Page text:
#Tanka Tuesday #Poetry Stars | Theme challenge-Discovery

Welcome to our weekly poetry stars celebration. This week’s challenge was to choose synonyms for the words, “loose and tight,” using one of these forms: haiku, senryu, haiga, tanka, gogyohka, haibun, tanka prose, renga, solo renga, chōka, cinquain, and its variations, Etheree, nonet, shadorma, Badger hexastich, Abhanga, diatelle, & the Kerf poetry. The optional form instructions are here.

In Japanese syllabic poetry, there is no capitalization on the first word in each line of your poem. Most of the American forms do not use capitalization either. Why? Syllabic poetry is written in breathy phrases, not sentences.

I’m thinking of starting a poetry reading session. Let me know what you think. Read the post HERE.

Many thanks to everyone who joined in below:

1.Susan Joy Clark8.Ken Gierke / rivrvlogr15.Sally Cronin
2.Trent9.Donna Matthews16.Kerfe Roig
3.Reena Saxena10.Jules17.kittysverses
4.willowdot2111.Cheryl18.Annette Rochelle Aben
5.theindieshe12.Ruth Klein/ Ruth Scribbles19.Colleen Chesebro
6.Laura McHarrie13.anita dawes 20. Mystical Strings
7.Elizabeth14.Anisha 21. Jude 

I loved all the poetry this week. It’s always fun to see what inspires us the most. I would say, Jules’ choice of the theme of discovery fits the bill for most of us!

This week, I’ve selected Donna Matthews to choose a theme for us to work with next month. I liked how she combined the theme of discovery along with the Hemingway quote in her post. I also liked the philosophical tone of her words. The idea of discovery is there, but you realize the truth all on your own.

Time Traveler

what day of your life are you living
time traveler or present day
what I have found to be true
you will be forgotten
stay here beloved
your days fleeting
soon, this now

© 2021 Donna Matthews

This week, I’ve asked Donna Matthews to choose the prompt for next month’s challenge. Please email your words to me at least a week before the challenge to tankatuesdaypoetry@gmail.com. Thanks.

Don’t forget to connect with the Word Craft Journal of Syllabic Verse at wordweavingpoetryjournal.com to learn the theme of this first journal. Submissions are open until July 15, 2021. Follow Word Weaving on Twitter @word_weaving.

See you tomorrow for the new challenge!

Published by Colleen M. Chesebro

An avid reader, Colleen M. Chesebro rekindled her love of writing poetry after years spent working in the accounting industry. These days, she loves crafting syllabic poetry, flash fiction, and creative fiction and nonfiction. In addition to poetry books, Chesebro’s publishing career includes participation in various anthologies featuring short stories, flash fiction, and poetry. She’s an avid supporter of her writing community on Word Craft Poetry.com by organizing and sponsoring a weekly syllabic poetry challenge, called #TankaTuesday, where participants experiment with traditional and current forms of Japanese and American syllabic poetry. Chesebro is an assistant editor of The Congress of the Rough Writers Flash Fiction Anthology & Gitty Up Press, a micro-press founded by Charli Mills and Carrot Ranch. In January 2022, Colleen founded Unicorn Cats Publishing Services to assist poets and authors in creating eBooks and print books for publication. In addition, she creates affordable book covers for Kindle and print books. Chesebro lives in the house of her dreams in mid-Michigan surrounded by the Great Lakes with her husband and two (unicorn) cats, Chloe & Sophie.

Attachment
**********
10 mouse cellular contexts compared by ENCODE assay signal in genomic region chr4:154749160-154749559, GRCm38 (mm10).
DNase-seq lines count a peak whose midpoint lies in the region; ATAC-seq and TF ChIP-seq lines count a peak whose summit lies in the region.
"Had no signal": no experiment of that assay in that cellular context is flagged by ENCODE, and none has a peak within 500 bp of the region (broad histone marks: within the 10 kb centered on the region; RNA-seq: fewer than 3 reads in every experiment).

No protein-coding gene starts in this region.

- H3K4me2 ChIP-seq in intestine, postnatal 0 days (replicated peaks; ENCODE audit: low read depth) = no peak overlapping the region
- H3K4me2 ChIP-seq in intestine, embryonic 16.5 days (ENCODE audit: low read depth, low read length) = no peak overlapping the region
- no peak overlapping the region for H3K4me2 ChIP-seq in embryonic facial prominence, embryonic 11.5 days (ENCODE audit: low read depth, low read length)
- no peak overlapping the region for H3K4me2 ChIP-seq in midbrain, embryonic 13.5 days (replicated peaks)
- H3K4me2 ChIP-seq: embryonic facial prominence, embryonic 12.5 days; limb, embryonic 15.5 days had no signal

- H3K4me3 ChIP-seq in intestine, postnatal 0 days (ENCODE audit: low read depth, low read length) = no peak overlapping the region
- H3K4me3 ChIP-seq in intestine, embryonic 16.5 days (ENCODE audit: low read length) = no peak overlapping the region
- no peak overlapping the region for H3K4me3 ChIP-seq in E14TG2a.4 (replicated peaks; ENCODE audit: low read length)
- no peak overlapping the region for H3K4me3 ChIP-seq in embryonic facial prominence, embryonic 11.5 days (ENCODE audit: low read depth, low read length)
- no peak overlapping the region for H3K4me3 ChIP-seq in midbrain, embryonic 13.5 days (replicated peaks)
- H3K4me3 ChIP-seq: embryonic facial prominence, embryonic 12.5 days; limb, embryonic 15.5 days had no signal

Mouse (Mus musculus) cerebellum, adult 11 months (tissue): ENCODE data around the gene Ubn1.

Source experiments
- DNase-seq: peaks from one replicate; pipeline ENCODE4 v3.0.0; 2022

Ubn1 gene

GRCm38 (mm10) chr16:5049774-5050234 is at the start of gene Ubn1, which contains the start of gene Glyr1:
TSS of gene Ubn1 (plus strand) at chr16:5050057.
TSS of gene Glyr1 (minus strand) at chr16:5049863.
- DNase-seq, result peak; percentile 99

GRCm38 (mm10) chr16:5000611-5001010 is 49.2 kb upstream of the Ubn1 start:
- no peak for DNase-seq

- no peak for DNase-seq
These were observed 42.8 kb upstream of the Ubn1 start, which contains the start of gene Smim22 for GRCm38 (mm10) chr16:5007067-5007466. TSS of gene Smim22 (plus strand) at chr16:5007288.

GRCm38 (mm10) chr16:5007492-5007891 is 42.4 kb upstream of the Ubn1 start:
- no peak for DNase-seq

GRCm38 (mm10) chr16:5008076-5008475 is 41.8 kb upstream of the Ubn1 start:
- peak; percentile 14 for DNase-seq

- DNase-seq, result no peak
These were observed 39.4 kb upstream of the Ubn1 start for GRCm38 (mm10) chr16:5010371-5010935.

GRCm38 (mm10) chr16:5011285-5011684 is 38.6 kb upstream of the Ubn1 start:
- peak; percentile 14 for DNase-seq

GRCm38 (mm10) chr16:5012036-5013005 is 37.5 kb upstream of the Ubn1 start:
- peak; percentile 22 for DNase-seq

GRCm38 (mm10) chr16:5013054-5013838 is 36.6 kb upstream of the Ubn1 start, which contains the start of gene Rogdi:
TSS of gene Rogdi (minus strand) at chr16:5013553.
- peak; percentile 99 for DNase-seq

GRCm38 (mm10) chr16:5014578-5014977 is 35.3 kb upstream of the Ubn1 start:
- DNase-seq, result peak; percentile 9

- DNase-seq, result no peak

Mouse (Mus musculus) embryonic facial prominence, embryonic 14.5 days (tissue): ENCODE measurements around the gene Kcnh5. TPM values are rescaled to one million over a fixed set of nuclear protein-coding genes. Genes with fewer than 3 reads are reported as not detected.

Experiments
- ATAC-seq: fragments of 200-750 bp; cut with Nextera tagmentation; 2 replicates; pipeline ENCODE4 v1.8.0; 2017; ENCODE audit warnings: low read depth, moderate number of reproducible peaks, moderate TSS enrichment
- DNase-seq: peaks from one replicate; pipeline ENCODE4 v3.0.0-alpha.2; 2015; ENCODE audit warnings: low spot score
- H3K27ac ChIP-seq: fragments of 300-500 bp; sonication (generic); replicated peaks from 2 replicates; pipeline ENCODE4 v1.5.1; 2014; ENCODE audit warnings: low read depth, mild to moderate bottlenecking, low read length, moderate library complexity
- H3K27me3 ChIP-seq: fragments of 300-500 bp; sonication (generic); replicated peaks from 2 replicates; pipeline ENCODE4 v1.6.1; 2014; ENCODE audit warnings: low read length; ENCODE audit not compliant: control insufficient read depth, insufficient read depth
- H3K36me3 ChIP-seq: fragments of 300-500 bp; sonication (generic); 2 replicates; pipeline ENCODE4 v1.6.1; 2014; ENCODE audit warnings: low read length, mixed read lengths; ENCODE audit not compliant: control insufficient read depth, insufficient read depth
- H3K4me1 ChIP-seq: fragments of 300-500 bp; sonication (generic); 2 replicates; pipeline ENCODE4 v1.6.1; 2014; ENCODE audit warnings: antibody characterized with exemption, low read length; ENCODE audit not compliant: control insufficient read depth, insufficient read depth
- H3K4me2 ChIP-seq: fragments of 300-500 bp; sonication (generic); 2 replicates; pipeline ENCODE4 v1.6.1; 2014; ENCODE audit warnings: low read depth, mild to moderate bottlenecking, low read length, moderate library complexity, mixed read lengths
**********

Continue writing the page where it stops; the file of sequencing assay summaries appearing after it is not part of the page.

12 thoughts on “#Tanka Tuesday #Poetry Stars | Theme challenge-Discovery

  1. Hi Colleen. I’m going to read all these today.
    I have a question and maybe grievance..

    I was wondering how, why who wrote the rule that Japanese forms should not be capitalized at the beginning? As a reader, I pause or take a breath with every capitalization in poetry, and with many pivots, a capital in the next line allows room for a thought. I have a very hard time reconciling that rule with the natural flow, depth, and wonder that I’ve always got from Japanese forms. It takes away alot in my opinion and reason of breathy phrases perplexes me. The caps at the beginning can often be the difference between the kind of message or thoughts a writer wants to incite.

    Please help me understand this rule. I’m going to read some further articles on it as well.

    Liked by 2 people

    1. I believe it has to do with the Japanese language. I can find nowhere (except in prose poetry) that capitalization is used in Japanese poetry. Also, syllabic poetry is written in phrases not sentences. Even the names of the Japanese forms are not capitalized, except at the beginning of a sentence. Prose poetry is different and yes, you do use capitalization in those forms. Don’t confuse prose poetry with Japanese poetry. It’s apples to oranges. I did not create the rule about capitalization in Japanese poetry. It’s always been there since the forms were created centuries ago. Check out some of the reputable journals like Hedgerow, in the U.K. There is no capitalization. Visit the dVerse blog and notice how they write their prose poetry vs their Japanese poetry. Definitely do your research. That’s how we learn. I used the definitive guide, “The Haiku Handbook,” by William J. Higginson & Penny Harter for my own research. The book teaches how to write, teach, and appreciate haiku. It’s available on Amazon. There are many sites that will help you online. ❤️

      Liked by 2 people

        1. Thanks, Jude. I’ll create a page of references (other than my own) to help others learn about these different forms. All questions are good. It always helps to learn this stuff together. ❤

          Liked by 1 person

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